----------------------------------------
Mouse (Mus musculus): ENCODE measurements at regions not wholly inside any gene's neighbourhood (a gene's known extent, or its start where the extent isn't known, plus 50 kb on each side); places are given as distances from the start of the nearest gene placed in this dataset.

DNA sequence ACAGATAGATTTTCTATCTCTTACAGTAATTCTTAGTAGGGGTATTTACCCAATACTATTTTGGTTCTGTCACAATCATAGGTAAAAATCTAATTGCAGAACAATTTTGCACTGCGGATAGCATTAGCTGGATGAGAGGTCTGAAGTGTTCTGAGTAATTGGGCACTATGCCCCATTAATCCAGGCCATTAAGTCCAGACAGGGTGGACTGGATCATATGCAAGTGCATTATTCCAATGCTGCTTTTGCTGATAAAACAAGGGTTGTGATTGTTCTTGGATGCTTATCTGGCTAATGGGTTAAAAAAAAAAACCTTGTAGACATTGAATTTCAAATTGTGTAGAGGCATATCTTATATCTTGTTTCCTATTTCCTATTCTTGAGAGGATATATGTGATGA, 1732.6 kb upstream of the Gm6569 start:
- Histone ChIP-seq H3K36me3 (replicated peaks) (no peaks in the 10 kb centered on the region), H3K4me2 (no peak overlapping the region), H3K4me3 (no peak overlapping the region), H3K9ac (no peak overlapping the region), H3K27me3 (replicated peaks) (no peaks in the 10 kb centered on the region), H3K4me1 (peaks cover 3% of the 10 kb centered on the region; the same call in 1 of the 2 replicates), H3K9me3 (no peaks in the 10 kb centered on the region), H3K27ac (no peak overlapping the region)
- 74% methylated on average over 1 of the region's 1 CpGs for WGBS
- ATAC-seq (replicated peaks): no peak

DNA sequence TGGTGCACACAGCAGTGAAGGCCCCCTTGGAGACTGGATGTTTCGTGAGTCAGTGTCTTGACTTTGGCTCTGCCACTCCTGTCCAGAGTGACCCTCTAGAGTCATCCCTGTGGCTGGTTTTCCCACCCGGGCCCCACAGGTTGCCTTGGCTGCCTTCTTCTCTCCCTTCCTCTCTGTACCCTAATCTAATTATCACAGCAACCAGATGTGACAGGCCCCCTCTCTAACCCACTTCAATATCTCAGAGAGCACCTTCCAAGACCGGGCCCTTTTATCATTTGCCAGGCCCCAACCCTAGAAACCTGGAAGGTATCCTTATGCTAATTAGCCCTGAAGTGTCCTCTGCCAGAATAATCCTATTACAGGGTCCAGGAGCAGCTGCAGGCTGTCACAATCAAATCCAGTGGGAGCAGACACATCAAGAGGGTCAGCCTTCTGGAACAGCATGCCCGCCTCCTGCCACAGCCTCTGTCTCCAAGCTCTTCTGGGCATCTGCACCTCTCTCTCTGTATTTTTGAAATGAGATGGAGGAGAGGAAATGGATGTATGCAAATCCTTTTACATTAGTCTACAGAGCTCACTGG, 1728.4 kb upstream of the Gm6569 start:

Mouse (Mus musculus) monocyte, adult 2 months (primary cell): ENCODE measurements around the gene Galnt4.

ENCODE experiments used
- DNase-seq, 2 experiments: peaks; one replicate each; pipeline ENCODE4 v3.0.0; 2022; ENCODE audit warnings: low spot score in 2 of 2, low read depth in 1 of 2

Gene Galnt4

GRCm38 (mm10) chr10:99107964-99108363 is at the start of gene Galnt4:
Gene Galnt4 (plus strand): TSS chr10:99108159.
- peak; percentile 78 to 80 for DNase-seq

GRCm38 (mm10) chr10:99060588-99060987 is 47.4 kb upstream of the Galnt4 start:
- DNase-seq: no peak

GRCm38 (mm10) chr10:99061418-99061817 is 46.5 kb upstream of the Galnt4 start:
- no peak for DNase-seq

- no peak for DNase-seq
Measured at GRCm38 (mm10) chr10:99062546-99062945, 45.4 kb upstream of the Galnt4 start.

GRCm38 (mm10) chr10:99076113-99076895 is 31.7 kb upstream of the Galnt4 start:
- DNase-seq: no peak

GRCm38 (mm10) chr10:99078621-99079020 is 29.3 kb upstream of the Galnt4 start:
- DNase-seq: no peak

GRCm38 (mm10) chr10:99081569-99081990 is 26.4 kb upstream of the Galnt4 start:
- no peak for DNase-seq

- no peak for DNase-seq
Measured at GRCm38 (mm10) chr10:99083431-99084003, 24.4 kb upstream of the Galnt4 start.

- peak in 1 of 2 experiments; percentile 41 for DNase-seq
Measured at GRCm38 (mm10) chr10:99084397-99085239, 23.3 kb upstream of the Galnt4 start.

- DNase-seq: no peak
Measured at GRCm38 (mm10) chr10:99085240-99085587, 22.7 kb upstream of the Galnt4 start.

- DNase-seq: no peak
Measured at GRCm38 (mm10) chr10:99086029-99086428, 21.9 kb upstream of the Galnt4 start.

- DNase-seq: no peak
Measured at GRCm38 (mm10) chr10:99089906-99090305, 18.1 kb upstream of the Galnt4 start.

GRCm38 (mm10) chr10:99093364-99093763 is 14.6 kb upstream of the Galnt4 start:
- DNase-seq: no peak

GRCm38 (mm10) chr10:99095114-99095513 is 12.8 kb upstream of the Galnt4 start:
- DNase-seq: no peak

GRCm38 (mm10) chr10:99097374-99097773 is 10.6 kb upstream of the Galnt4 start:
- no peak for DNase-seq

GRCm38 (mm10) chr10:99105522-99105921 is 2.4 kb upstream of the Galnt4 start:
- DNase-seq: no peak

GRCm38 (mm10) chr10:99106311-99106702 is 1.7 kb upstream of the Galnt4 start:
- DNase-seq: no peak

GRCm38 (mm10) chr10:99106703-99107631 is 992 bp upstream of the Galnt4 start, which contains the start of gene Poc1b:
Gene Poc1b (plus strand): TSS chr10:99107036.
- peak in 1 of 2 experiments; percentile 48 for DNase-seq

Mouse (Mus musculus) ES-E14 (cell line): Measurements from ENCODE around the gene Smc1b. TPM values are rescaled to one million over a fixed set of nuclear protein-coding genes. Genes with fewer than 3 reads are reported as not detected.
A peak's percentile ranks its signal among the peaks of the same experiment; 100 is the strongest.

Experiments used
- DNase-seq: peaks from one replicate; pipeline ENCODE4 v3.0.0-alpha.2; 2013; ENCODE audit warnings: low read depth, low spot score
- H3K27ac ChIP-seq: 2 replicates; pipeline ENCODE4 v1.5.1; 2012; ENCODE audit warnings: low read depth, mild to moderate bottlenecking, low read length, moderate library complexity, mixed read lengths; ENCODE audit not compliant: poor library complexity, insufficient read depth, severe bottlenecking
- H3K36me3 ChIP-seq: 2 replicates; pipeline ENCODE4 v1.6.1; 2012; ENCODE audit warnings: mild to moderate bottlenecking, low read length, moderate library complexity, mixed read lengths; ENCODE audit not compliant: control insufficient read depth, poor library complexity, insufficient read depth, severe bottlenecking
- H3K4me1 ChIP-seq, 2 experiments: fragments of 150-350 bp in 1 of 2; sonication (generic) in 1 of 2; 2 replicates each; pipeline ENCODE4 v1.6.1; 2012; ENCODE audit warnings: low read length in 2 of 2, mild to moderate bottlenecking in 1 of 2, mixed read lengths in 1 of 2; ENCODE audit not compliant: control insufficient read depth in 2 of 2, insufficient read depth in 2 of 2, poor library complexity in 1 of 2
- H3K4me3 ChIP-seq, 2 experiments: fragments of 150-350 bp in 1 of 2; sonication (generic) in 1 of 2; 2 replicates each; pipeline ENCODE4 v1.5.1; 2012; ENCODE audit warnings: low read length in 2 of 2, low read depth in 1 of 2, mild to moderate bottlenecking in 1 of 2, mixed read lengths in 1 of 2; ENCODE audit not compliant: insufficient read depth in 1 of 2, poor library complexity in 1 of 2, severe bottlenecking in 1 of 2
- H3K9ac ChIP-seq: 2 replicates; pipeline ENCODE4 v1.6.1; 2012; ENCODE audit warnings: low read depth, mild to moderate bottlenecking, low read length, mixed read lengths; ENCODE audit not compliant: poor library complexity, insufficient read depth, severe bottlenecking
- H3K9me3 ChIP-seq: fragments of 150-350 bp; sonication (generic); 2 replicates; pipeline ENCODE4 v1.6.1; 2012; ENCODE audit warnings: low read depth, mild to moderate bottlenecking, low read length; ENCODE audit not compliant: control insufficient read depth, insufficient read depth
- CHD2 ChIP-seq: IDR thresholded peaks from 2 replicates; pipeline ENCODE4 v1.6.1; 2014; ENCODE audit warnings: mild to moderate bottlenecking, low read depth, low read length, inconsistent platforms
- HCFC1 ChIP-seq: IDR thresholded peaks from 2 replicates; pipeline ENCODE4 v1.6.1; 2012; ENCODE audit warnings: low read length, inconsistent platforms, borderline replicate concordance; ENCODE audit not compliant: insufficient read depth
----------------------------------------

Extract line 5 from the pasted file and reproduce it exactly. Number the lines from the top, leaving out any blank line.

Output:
- ATAC-seq (replicated peaks): no peak